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What exactly does the term "main network" mean in subnetting?

Depending on context, the "main network" is either the network you start out with - e.g. 192.168.0.0/16 or 10.0.0.0/8 from RFC 1918 - or the smallest network supernetting all the others.
Zac67's user avatar
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What exactly does the term "main network" mean in subnetting?

Based on your description, you probably mean the network address. That is the address where all the host bits are set to 0. It is used to refer to all the possible addresses as a whole. You may find ...
Ron Trunk's user avatar
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One Shop, Two ISPs. Will this work?

Without designing the solution, you might consider this approach: Since you are already willing to turn off one of the routers then you might just use that approach altogether. Then you should be ...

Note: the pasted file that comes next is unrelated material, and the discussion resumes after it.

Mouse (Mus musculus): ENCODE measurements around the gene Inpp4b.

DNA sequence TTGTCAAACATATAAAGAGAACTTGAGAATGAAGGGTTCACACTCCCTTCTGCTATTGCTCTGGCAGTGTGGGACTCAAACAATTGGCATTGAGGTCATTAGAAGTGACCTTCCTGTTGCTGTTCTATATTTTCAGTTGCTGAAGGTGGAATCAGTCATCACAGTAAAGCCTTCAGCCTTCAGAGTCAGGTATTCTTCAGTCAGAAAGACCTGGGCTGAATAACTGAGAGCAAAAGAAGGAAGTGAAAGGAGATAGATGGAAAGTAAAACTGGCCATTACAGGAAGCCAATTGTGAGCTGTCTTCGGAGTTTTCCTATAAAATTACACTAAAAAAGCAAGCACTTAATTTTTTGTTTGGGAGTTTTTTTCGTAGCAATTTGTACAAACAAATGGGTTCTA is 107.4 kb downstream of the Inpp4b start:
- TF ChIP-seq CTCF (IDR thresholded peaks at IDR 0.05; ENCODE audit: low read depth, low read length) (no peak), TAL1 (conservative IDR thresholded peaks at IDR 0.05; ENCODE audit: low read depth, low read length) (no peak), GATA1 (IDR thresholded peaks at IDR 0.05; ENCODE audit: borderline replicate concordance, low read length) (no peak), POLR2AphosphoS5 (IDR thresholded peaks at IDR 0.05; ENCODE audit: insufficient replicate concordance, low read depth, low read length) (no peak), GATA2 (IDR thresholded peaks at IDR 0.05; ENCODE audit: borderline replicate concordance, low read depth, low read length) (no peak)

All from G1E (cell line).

fred's user avatar
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One Shop, Two ISPs. Will this work?

Trying to let your clients decide where to go when is the hard way. Host configurations are off topic here, so we can't much comment on that. The easier way is to use a router that decides which ...
Zac67's user avatar
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Core Switches Redundancy Problem

I configured hsrp in "int vlan 'x'" ! interface Vlan1 ip address 192.168.0.5 255.255.255.0 standby 3 ip 192.168.0.254 standby 3 priority 255 standby 3 preempt ! interface Vlan10 mac-...
shiva13's user avatar
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Core Switches Redundancy Problem

A redundant L3 gateway requires you to set up a router redundancy protocol like VRRP or HSRP with a virtual IP. The virtual IP is assigned to the active router and moves over to the standby on failure....
Zac67's user avatar
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Core Switches Redundancy Problem

There are several ways to do this, depending on your needs and the devices and versions. The simplest way is if your two core switches are stackable, making them look like a single logical switch. If ...
Ron Maupin's user avatar
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